In March 2013, Ted Williams, an established writer for Audubon magazine, authored a column for the Orlando Sentinel in which he identified a certain over-the-counter drug as an effective way to poison feral cats. In the column he also called TNR “dangerous, cruel and illegal” and suggested that trapping and euthanizing cats was a more humane approach.
His column provoked an immediate outrage from feral cat groups. Alley Cat Allies, the premier feral cat advocacy organization in the country and a major proponent of TNR, called for Williams’ termination at Audubon. The magazine later suspended him and in doing so garnered national media attention. Eventually Williams apologized, saying, “I should have explained that this feral-cat poison, if registered, would be applied only by the state and federal wildlife managers who are widely, legally and lethally (but not effectively) controlling feral cats with rifle, shotgun and trap.” He returned to work at Audubon shortly thereafter.
There have been other public conflicts. In 2010, conservation groups, including the American Bird Conservancy and an Audubon chapter, filed a lawsuit in California seeking to put a halt to the use of TNR in Los Angeles, which had adopted the method as its primary approach to feral cat management in 2005. The groups asked a judge to bar the city’s use of TNR until it underwent proper environmental review as mandated under California law. The judge issued an injunction in the plaintiff’s favor and thereby suspended the city’s program.
Alley Cat Allies responded to the ruling by telling its supporters in Los Angeles to continue practicing TNR. “The bottom line: This case DID NOT make Trap-Neuter-Return illegal in Los Angeles,” wrote Alley Cat Allies on its website. “The ruling only applies to the actions of the Los Angeles city government.”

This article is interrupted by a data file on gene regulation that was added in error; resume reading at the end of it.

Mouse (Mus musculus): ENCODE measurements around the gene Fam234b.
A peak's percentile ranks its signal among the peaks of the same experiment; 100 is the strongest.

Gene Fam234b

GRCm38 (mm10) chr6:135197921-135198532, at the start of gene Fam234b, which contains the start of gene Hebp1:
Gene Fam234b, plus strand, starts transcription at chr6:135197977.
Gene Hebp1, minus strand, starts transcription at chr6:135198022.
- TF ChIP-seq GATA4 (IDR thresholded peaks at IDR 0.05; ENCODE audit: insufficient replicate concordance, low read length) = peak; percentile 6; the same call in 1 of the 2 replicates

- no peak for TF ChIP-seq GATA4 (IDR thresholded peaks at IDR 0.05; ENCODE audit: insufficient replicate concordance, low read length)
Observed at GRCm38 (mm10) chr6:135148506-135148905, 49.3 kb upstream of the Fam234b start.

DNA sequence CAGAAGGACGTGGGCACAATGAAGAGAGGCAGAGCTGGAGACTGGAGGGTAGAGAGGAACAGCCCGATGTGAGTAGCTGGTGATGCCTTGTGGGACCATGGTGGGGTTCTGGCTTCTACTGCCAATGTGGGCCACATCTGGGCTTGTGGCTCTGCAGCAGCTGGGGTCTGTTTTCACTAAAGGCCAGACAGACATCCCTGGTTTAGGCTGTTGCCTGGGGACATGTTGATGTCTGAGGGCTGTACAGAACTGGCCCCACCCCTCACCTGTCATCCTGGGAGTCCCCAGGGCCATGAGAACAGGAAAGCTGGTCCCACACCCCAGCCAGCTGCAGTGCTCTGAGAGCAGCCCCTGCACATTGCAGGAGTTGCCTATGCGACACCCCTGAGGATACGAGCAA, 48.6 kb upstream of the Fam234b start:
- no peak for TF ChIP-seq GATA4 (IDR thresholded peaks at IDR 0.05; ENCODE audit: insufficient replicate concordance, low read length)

Since the Smithsonian study came out last summer, Alley Cat Allies has spent a great deal of time trying to portray it as “junk science,” even delivering a petition with 55,000 signatures to Smithsonian in protest of the report.
UM ornithologist Dick Hutto has watched some of these controversies unfold. He says Alley Cat Allies’ aversion to the Smithsonian report is due to a lack of ecological understanding.
“The animal rights side is all about the individual animal and the rights of the individual animal,” he says. “The thing that that side fails to appreciate is that there is an ecological system too, and the system, in my view as an ecologist, is much more important to worry about than any individual animal or plant.”
As for the Smithsonian study, he challenges Alley Cat Allies and other cat advocates to develop their own data.
“Who cares whether it is one, two, three or four billion birds killed each year—it’s a lot,” he says. “What do these other people suggest, would be my question. What data do they have that we could look at to compare with this?”
Despite the national controversy, the feral cat issue has not sparked much conflict in Missoula. In fact, it has barely been discussed in public forums at all, and many caretakers want it that way. They love their feral cats and so, like the cats themselves, they stay silent.
“Come on babies! Come on,” Jim says sweetly, trying to lure the cats out to eat.
When he has emptied his container of food, he walks back to his trailer as the colony disappears into its run-down shelter. A passerby would never know it is there.